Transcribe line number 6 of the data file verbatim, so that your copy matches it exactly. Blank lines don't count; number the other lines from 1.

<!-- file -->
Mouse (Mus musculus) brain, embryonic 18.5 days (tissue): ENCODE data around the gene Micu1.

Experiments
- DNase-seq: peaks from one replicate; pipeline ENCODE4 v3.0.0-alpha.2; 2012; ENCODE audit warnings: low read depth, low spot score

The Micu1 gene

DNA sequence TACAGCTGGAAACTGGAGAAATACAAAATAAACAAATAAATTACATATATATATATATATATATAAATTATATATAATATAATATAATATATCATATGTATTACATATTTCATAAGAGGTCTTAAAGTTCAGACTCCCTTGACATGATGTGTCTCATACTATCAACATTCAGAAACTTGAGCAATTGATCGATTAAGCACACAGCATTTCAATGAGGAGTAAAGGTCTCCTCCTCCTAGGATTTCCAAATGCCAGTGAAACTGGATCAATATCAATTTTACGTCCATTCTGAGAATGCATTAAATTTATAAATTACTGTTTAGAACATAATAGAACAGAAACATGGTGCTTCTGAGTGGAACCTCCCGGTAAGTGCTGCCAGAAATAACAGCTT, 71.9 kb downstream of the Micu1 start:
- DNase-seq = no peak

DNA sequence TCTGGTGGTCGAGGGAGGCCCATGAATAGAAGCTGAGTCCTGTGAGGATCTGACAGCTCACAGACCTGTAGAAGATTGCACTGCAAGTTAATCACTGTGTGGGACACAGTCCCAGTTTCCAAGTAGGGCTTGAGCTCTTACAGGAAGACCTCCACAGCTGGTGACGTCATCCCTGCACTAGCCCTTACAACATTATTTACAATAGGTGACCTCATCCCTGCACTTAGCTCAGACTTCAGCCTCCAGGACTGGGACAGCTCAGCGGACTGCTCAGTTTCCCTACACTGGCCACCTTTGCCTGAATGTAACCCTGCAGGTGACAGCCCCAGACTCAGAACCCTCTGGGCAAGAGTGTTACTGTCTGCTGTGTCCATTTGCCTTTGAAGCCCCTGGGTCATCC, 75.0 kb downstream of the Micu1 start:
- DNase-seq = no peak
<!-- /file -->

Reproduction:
- DNase-seq = no peak